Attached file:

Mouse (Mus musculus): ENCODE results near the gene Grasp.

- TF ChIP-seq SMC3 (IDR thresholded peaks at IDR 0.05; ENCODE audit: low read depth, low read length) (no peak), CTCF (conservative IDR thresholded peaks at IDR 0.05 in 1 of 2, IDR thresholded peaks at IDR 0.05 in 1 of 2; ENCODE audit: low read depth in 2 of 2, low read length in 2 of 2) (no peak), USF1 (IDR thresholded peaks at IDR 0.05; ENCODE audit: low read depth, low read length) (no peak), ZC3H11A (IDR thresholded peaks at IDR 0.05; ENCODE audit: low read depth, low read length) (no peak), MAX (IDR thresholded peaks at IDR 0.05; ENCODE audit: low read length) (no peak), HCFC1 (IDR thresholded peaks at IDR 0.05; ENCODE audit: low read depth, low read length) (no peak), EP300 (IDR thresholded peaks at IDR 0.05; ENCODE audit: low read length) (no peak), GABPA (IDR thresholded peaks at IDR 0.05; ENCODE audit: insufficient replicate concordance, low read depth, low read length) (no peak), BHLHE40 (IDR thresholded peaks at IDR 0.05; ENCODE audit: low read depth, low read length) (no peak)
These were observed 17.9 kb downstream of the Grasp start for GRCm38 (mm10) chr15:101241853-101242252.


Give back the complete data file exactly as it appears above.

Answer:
Mouse (Mus musculus): ENCODE results near the gene Grasp.

- TF ChIP-seq SMC3 (IDR thresholded peaks at IDR 0.05; ENCODE audit: low read depth, low read length) (no peak), CTCF (conservative IDR thresholded peaks at IDR 0.05 in 1 of 2, IDR thresholded peaks at IDR 0.05 in 1 of 2; ENCODE audit: low read depth in 2 of 2, low read length in 2 of 2) (no peak), USF1 (IDR thresholded peaks at IDR 0.05; ENCODE audit: low read depth, low read length) (no peak), ZC3H11A (IDR thresholded peaks at IDR 0.05; ENCODE audit: low read depth, low read length) (no peak), MAX (IDR thresholded peaks at IDR 0.05; ENCODE audit: low read length) (no peak), HCFC1 (IDR thresholded peaks at IDR 0.05; ENCODE audit: low read depth, low read length) (no peak), EP300 (IDR thresholded peaks at IDR 0.05; ENCODE audit: low read length) (no peak), GABPA (IDR thresholded peaks at IDR 0.05; ENCODE audit: insufficient replicate concordance, low read depth, low read length) (no peak), BHLHE40 (IDR thresholded peaks at IDR 0.05; ENCODE audit: low read depth, low read length) (no peak)
These were observed 17.9 kb downstream of the Grasp start for GRCm38 (mm10) chr15:101241853-101242252.